John Major was elected to Parliament in 1979, the same year that Margaret Thatcher became Prime Minister. He held a number of junior positions during the early 1980s, and by 1984 was considered something of a rising star within the Conservative Party; he became the Minister for State for Health and Social Security in 1986, which saw him begin to develop a greater public profile. It was later revealed that, between 1984 and 1988, Major had conducted an affair with fellow Conservative MP Edwina Currie.

In 1987, he was appointed Chief Secretary to the Treasury, making him the first MP elected in 1979 to join the Cabinet; in 1989, he was promoted again, and made Foreign Secretary by Thatcher (who had by this point long-regarded Major as a close ally). He was only in that role for a short time, however – a few months after Major was appointed Foreign Secretary, Nigel Lawson resigned as Chancellor of the Exchequer in protest at what he perceived as Thatcher’s overreliance on her chief economic advisor. Major replaced Lawson as Chancellor, going from a junior ministerial position to the most senior Cabinet role in a little over two years.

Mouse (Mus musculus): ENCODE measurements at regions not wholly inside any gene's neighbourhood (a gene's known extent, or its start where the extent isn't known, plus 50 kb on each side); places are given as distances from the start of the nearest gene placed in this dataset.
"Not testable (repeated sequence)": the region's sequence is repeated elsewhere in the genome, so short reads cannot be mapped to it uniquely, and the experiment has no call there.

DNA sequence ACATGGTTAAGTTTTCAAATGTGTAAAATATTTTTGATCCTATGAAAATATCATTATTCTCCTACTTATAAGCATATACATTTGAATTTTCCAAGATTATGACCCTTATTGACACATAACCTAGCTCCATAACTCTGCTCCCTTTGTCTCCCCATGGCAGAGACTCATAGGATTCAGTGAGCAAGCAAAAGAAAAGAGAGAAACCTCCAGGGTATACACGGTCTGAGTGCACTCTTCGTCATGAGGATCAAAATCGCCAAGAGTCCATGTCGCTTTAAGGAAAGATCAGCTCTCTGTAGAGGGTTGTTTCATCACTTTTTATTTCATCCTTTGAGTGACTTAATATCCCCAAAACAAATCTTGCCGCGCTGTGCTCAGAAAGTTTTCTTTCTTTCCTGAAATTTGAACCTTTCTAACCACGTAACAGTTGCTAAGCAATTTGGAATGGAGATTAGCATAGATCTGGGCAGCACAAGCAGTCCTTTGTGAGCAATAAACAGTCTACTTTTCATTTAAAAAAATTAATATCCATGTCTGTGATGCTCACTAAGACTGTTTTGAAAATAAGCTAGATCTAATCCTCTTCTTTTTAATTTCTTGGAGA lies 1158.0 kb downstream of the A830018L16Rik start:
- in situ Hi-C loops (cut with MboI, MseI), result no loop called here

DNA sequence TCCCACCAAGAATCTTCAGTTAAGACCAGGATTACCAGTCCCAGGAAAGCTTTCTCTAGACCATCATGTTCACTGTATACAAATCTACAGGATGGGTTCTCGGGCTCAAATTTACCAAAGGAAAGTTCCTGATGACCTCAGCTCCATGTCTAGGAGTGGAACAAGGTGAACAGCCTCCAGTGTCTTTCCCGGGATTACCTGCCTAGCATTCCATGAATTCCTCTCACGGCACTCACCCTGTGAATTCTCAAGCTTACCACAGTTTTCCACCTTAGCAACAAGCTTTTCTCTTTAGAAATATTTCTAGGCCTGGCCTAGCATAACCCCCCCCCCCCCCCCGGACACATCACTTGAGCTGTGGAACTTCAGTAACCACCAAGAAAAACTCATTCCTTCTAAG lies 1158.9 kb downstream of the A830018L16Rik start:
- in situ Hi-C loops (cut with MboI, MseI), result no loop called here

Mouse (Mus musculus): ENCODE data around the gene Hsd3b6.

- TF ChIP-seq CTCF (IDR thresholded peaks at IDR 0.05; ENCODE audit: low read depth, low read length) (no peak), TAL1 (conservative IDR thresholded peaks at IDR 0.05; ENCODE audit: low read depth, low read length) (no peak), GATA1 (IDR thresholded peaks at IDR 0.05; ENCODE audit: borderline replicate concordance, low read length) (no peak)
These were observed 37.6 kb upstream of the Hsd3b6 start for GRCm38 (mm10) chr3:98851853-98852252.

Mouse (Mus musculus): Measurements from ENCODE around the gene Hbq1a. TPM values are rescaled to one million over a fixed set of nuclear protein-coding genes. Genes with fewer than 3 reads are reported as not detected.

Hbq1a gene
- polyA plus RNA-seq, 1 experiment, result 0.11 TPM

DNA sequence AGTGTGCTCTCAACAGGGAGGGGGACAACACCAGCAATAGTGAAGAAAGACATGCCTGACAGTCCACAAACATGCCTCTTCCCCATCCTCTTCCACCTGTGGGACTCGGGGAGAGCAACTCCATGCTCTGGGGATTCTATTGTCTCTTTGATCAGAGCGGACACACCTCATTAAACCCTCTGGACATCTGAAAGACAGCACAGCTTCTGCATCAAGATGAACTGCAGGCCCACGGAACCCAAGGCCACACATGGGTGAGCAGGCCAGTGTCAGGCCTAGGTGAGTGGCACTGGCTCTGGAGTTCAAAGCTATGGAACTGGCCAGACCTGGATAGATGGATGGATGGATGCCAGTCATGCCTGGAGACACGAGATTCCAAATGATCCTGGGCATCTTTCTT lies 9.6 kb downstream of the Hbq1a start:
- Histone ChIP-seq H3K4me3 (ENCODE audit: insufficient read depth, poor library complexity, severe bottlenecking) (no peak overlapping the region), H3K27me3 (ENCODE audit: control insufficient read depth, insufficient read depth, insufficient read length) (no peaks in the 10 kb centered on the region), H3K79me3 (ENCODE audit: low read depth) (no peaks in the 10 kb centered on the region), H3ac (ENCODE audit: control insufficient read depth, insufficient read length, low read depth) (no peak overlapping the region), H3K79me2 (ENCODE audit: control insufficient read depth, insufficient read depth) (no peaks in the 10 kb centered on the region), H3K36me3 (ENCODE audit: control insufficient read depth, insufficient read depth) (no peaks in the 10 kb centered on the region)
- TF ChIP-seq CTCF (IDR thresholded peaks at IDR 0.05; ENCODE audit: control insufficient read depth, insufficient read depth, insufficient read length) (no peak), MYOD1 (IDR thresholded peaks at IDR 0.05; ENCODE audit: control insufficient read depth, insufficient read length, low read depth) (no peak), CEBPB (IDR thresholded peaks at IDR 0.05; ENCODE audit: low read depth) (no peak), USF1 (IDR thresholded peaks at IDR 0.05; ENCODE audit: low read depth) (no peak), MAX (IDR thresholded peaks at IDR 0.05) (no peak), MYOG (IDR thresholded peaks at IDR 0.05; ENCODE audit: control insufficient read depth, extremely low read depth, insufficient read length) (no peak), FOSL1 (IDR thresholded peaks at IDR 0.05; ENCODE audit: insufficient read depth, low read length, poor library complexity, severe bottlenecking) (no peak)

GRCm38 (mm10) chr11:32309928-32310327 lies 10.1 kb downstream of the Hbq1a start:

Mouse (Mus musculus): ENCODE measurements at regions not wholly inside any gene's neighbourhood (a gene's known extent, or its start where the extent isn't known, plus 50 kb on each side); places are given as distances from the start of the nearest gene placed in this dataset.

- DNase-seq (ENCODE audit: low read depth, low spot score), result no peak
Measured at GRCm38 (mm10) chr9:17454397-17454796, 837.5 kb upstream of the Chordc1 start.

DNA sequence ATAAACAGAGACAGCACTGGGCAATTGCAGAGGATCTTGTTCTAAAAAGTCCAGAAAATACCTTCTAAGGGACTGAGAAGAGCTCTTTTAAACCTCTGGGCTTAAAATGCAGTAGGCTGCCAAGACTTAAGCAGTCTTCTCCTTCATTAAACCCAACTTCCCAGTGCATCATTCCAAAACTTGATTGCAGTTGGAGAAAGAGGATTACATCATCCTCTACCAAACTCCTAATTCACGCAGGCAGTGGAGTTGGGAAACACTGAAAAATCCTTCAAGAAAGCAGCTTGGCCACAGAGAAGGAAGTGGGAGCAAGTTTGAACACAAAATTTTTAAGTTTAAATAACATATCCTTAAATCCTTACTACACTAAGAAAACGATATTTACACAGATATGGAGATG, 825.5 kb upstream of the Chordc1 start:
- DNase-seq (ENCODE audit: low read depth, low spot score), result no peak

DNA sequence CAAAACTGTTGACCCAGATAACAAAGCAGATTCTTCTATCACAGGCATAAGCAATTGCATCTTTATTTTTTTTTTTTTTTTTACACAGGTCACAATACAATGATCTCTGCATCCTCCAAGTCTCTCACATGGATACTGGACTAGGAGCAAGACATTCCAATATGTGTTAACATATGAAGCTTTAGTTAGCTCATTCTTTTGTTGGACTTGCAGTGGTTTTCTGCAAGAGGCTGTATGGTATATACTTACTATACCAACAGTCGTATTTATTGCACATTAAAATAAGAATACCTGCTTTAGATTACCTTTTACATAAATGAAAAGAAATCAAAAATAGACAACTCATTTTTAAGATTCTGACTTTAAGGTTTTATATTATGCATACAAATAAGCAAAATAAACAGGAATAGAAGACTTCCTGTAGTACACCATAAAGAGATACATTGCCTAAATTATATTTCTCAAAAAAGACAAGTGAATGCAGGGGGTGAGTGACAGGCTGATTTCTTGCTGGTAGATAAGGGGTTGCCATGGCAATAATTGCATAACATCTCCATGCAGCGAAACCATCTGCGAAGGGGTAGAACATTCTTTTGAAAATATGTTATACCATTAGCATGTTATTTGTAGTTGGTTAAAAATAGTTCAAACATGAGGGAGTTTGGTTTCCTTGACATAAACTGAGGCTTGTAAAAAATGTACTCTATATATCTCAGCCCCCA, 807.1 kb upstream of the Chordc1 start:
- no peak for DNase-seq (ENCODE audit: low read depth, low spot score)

As Chancellor, Major’s focus was mostly consumed by questions of Europe and whether or not to join the new European Exchange Rate Mechanism. Internal party debates over the UK’s relationship with the European Union eventually prompted Geoffrey Howe, Thatcher’s pro-Europe Deputy PM, to resign from Cabinet (which was referenced in the final episode of The Crown Season 4). That in turn lead former Defence Secretary Michael Heseltine to challenge Thatcher for leadership of the Conservative Party – though Thatcher won this initial contest, it was too close for her to meaningfully sustain any authority, and she announced her intention to resign.

Major then stood in the subsequent leadership ballot. With 185 votes, a little under half of the Conservative Parliamentary party, he’d performed significantly better than opponents Michael Heseltine and Douglas Hurd (Major’s successor as Foreign Secretary). They both dropped out as a result, and Major officially became Prime Minister on 28 November 1990.